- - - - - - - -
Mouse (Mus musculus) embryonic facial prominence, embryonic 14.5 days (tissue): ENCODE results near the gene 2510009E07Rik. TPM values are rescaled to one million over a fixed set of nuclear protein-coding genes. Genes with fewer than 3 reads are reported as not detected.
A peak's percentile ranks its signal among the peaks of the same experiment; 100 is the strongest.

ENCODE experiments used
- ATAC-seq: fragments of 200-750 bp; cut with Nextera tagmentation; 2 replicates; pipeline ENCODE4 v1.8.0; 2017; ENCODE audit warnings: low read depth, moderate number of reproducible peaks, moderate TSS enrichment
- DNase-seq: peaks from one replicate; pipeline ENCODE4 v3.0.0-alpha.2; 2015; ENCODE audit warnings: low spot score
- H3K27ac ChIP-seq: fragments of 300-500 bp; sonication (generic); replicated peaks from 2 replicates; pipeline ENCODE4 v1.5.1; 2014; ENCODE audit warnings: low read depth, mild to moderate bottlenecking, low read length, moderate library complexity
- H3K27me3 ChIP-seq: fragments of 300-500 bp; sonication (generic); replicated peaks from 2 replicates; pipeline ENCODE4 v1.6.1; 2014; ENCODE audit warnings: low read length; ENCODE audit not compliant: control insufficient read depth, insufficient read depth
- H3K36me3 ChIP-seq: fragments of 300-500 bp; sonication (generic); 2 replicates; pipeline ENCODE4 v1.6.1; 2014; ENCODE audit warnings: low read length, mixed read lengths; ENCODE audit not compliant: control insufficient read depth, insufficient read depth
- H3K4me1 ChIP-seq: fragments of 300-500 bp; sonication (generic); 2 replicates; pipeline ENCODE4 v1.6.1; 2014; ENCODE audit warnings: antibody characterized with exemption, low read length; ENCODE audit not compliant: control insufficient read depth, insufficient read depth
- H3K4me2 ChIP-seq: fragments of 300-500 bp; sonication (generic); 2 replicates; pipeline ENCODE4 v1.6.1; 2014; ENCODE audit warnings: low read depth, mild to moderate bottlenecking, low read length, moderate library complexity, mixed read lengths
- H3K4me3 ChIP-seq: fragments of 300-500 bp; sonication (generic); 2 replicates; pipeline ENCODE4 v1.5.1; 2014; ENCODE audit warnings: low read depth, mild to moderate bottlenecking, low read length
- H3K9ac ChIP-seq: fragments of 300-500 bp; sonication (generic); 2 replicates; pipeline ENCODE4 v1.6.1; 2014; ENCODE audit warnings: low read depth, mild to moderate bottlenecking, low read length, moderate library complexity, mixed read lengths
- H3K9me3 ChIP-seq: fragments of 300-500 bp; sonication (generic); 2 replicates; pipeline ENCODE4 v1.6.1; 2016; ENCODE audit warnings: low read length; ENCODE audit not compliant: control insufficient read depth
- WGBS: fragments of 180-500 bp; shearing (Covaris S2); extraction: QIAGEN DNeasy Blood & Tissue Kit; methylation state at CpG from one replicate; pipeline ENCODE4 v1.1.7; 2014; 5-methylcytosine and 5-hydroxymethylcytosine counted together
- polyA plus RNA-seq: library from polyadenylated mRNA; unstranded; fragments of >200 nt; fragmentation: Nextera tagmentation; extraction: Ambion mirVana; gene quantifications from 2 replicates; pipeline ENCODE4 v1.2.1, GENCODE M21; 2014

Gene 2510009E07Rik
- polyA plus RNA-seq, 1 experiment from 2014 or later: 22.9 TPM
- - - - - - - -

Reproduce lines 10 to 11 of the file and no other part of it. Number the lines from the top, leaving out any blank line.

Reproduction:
- H3K4me2 ChIP-seq: fragments of 300-500 bp; sonication (generic); 2 replicates; pipeline ENCODE4 v1.6.1; 2014; ENCODE audit warnings: low read depth, mild to moderate bottlenecking, low read length, moderate library complexity, mixed read lengths
- H3K4me3 ChIP-seq: fragments of 300-500 bp; sonication (generic); 2 replicates; pipeline ENCODE4 v1.5.1; 2014; ENCODE audit warnings: low read depth, mild to moderate bottlenecking, low read length